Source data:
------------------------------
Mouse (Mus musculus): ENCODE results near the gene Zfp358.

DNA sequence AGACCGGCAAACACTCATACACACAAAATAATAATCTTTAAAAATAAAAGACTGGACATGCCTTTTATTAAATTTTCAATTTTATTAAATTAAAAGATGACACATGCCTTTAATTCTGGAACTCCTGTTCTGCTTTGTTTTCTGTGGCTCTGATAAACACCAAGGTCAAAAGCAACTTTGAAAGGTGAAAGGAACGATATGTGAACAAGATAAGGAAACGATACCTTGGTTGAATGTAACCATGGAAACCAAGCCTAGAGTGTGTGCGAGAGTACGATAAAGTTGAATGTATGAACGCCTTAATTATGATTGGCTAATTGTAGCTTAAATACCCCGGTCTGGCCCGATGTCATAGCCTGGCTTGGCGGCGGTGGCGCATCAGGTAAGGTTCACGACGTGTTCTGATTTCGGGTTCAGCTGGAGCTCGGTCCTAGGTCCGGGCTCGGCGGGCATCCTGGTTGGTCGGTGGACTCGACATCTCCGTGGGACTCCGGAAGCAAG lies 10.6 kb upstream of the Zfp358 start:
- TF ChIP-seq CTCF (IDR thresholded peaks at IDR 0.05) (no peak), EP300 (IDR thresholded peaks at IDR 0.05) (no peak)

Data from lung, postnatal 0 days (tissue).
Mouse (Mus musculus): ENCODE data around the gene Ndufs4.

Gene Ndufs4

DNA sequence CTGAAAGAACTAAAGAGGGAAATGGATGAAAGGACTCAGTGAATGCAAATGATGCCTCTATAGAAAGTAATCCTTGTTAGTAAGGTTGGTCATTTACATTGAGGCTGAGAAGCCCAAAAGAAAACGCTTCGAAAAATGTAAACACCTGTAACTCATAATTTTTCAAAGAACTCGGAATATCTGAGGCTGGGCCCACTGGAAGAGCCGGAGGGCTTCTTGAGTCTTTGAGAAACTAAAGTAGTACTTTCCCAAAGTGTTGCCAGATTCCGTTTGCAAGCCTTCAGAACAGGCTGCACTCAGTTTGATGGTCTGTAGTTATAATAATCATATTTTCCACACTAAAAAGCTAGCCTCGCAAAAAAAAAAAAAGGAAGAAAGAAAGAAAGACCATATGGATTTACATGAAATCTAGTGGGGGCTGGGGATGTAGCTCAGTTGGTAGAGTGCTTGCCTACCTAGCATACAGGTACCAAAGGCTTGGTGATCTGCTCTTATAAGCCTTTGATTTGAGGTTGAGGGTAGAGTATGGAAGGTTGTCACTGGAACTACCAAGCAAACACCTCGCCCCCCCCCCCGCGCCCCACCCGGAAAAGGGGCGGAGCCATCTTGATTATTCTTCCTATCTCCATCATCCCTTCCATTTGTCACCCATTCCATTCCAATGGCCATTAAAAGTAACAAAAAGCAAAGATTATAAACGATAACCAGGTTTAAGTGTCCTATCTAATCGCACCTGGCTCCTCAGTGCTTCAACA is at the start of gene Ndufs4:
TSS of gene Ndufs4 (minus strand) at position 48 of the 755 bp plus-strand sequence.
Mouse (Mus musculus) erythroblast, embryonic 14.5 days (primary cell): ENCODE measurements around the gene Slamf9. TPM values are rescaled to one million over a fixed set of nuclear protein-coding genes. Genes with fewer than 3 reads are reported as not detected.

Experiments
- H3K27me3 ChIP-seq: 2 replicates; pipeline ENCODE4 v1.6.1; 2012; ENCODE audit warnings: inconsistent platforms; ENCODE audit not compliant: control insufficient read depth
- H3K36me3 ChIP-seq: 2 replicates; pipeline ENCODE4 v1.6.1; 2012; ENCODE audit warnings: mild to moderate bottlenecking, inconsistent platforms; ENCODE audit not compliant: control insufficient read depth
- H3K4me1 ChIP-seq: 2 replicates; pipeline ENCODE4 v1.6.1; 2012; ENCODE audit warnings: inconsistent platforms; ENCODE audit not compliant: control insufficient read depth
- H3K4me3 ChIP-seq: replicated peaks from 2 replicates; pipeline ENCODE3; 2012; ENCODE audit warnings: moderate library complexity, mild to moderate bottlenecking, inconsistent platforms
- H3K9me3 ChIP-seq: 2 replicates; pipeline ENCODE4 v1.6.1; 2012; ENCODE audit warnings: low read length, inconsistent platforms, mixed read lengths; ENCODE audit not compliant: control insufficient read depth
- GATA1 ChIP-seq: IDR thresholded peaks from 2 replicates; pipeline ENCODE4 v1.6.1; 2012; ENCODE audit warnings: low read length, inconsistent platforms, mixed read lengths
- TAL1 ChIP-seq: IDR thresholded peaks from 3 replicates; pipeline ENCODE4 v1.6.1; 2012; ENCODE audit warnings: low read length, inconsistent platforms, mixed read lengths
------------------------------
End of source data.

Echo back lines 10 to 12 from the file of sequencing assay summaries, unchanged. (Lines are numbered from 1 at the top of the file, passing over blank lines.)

Experiments
- H3K27me3 ChIP-seq: 2 replicates; pipeline ENCODE4 v1.6.1; 2012; ENCODE audit warnings: inconsistent platforms; ENCODE audit not compliant: control insufficient read depth
- H3K36me3 ChIP-seq: 2 replicates; pipeline ENCODE4 v1.6.1; 2012; ENCODE audit warnings: mild to moderate bottlenecking, inconsistent platforms; ENCODE audit not compliant: control insufficient read depth